• Fraterfamilias on April 28, 2011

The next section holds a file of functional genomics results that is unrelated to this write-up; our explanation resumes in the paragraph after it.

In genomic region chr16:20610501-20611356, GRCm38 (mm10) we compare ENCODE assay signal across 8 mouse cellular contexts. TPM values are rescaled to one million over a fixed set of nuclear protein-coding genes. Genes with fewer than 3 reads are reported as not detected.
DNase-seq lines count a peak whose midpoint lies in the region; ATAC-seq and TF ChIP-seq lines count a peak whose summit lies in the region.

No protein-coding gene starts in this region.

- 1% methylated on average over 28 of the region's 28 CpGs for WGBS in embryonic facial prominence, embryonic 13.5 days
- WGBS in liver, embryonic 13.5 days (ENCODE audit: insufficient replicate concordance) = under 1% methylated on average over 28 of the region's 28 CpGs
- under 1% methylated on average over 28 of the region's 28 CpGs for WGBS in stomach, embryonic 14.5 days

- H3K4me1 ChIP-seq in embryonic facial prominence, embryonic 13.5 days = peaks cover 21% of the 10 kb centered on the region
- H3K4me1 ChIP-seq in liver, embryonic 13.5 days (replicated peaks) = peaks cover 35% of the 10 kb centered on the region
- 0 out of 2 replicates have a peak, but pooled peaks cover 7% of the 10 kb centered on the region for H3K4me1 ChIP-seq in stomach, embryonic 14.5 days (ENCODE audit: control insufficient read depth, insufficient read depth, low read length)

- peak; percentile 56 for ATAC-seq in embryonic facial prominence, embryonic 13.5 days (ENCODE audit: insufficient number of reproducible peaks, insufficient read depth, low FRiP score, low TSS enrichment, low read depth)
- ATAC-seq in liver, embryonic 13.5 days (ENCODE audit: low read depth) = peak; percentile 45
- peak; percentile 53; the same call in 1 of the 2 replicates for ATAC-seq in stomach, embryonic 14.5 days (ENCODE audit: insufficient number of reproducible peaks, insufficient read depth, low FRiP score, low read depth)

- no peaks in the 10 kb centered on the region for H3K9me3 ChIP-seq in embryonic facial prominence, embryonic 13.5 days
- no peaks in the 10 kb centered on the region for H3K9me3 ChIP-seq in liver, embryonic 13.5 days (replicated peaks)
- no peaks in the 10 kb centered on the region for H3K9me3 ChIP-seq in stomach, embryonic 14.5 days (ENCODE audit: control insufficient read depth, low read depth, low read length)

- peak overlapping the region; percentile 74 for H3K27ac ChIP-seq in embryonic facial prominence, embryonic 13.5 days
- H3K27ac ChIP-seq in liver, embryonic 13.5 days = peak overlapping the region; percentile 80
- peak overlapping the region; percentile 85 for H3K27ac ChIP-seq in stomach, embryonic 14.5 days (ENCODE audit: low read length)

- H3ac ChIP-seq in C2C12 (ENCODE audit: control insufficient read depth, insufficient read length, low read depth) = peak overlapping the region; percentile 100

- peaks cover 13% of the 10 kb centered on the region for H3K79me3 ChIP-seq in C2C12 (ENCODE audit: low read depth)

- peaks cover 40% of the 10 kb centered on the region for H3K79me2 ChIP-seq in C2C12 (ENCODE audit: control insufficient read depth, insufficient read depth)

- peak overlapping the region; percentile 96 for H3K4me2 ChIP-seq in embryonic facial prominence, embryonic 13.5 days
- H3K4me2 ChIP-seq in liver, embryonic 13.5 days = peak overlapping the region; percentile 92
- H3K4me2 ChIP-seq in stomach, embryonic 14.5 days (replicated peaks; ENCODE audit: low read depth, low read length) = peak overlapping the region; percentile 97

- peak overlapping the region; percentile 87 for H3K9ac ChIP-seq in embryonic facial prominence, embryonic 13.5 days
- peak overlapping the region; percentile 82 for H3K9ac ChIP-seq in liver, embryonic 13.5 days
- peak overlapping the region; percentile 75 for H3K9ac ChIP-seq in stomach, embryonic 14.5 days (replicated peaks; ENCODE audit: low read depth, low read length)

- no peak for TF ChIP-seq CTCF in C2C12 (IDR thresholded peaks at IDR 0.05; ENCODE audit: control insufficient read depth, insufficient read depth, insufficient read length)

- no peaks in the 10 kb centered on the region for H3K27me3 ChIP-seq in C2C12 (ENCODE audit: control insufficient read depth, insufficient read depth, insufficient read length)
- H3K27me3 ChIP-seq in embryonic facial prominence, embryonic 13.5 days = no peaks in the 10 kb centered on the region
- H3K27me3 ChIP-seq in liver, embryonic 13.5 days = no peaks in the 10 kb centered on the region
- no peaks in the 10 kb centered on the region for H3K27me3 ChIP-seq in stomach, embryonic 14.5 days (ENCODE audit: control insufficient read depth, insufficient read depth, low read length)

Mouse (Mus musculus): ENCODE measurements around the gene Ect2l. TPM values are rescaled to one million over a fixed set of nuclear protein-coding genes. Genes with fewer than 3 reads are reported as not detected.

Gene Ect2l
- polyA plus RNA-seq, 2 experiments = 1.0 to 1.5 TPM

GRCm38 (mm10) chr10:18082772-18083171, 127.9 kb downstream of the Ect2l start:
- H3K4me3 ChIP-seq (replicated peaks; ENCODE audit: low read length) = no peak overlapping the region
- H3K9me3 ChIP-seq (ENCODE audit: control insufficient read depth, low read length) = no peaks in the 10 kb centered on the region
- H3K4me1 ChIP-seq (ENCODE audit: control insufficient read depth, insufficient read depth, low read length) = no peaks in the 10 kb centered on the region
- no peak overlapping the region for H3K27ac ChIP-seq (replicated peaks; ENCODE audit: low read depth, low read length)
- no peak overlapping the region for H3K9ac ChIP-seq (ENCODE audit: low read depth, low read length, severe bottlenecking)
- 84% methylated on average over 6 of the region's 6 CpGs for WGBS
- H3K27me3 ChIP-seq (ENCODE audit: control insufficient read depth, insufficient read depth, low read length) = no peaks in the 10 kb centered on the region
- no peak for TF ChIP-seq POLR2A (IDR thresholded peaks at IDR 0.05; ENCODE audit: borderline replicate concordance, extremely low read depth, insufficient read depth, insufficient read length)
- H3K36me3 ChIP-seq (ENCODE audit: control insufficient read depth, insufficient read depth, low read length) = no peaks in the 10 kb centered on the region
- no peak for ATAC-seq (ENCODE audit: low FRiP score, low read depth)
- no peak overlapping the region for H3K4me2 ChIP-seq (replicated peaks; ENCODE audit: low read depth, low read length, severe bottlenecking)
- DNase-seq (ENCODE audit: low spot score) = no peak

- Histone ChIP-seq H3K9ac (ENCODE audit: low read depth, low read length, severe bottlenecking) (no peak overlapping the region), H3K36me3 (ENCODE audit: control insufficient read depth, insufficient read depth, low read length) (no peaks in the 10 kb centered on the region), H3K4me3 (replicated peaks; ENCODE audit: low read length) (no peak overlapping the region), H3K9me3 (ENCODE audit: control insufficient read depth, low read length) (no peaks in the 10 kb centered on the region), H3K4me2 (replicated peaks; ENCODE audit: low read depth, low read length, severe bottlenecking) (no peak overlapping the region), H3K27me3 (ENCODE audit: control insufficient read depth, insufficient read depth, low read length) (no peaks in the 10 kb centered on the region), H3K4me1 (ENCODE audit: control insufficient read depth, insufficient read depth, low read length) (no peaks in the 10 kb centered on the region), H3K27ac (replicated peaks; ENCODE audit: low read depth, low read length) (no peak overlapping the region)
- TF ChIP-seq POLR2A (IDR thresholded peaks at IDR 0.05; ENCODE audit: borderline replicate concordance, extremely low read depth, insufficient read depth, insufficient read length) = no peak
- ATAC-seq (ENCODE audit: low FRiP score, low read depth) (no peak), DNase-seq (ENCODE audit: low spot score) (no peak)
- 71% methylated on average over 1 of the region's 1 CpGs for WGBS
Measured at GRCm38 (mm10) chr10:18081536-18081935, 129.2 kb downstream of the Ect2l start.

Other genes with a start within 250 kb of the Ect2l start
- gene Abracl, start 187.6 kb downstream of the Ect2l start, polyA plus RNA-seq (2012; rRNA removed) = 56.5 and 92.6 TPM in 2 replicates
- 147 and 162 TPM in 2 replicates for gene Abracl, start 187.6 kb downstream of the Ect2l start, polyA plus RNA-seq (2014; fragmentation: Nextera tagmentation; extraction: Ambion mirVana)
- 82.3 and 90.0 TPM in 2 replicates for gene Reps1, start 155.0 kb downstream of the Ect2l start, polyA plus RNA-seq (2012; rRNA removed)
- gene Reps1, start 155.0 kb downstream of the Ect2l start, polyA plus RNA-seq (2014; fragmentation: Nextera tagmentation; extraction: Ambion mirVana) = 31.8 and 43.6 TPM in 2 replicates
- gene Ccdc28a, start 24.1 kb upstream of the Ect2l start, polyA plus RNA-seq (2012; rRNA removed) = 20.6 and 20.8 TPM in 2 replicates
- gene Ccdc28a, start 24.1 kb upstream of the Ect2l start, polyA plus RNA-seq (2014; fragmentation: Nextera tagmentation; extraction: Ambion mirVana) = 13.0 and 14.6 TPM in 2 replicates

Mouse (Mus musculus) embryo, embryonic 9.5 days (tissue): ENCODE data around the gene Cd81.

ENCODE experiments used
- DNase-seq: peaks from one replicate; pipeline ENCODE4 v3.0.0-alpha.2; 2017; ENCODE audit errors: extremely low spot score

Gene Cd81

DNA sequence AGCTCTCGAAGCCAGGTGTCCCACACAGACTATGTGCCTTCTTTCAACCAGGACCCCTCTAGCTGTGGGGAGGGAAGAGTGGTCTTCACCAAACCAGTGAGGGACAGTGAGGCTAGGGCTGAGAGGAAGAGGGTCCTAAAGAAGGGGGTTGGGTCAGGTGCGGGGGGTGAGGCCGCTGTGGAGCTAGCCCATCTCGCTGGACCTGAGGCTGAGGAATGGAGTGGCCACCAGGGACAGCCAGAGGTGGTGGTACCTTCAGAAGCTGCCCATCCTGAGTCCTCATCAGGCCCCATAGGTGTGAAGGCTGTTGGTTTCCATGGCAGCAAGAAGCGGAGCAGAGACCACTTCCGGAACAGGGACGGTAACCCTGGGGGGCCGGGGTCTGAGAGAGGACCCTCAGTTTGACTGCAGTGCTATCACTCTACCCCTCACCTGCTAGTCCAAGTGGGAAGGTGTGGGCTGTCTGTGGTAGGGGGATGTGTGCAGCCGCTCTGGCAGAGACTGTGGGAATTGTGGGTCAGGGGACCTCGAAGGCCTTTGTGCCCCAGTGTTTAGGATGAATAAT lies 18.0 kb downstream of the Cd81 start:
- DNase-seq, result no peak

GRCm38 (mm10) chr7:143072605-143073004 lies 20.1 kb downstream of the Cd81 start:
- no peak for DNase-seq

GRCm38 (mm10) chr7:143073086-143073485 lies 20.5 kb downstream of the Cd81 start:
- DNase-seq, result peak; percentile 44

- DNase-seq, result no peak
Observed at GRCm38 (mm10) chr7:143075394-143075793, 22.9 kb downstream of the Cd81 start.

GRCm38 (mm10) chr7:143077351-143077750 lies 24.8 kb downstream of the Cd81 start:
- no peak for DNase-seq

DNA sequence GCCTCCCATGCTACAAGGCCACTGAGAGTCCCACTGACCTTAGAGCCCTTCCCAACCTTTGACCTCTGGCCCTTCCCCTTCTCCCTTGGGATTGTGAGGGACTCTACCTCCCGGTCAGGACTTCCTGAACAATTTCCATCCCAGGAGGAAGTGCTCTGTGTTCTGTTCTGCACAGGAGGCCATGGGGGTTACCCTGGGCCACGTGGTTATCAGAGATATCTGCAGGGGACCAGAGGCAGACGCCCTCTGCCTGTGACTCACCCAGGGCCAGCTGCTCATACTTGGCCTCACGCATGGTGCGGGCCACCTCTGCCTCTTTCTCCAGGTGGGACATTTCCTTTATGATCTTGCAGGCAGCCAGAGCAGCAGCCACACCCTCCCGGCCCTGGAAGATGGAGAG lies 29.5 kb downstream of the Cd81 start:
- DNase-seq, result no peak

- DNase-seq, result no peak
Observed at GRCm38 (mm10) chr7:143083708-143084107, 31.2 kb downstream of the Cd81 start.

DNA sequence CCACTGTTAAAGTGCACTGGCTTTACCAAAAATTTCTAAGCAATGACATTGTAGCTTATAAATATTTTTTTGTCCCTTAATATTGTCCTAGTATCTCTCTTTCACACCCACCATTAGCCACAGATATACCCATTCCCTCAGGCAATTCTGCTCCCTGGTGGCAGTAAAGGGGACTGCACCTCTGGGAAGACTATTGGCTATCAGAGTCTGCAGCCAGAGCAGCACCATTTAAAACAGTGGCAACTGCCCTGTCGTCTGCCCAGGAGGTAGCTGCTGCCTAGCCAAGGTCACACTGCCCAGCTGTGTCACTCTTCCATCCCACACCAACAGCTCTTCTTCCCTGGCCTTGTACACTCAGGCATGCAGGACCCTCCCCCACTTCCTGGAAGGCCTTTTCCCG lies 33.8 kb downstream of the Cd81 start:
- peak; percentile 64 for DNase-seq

The strength of "Fraterfamilias" is its cast of characters, a gathering of personalities about whom the reader almost instantly wants to know more. They're well-constructed, complex and largely sympathetic. The authors capture their individual voices very well. It was anticipation of their several fates that, largely, kept me reading to the end. Unfortunately, the weakness of "Fraterfamilias" also lies in the characters. More specifically, it lies in their failure to really DO anything for most of the span of the novel. The action of the story opens with a very strong scene in which a leading character is killed. Much credit goes to Doloughan and Stiles for finding a way to kill off their protagonist in the introduction and still have him be the pivot of the rest of the novel without resorting to one long flashback. However, after that very promising opening, the rest of the characters seem to run themselves a merry caucus race for the rest of the book, circling around each other with motivations and goals that are never quite clear to the reader, and possibly even to themselves. The main plot is just barely strong enough to tie all the leading roles together, and very often the subplots were more interesting...up to the point where it was realized that they were either never going to be resolved, or resolved in a vague, hurried fashion. The villain of the piece, as much as he can be considered a villain, remains shrouded in mystery for the bulk of the story, but then is largely left hanging in his final scene, with no indication of a dénouement or even a proper comeuppance. Not that he does much in the span of the novel to deserve one, other than setting loose his despicable henchman, whose final treatment is much milder than it should have been. As a whole, the novel feels like the authors came up with an interesting cast of characters (about whom I'm sure there's an interesting backstory tucked away somewhere), but couldn't think of the right paces to put them through. The result is that the story is just scene after scene of "talking heads", who never really live up to the potential they promise. It's not a bad novel, really...if you enjoy internal dialogue, and characters working through their feelings, then this may be your book. However, that's not the type of novel the cover and the writeup, or even the introduction, promise. What they do promise is something that's never truly realized. Personally, I'd like to see the bulk of this story edited down to novella length, then have that serve as the introduction to a longer work, in which we learn more about the characters, and get more of their backstory in the context of a more action-driven (not necessarily violence, but for heavens' sake, have them do something!) plot. I suppose its some praise for the novel that I was able to finish it, when I have abandoned works by more well-known authors, and also that I still would like to know more about the characters involved. I do appreciate its better points, but I doubt that I will be recommending it to anyone else.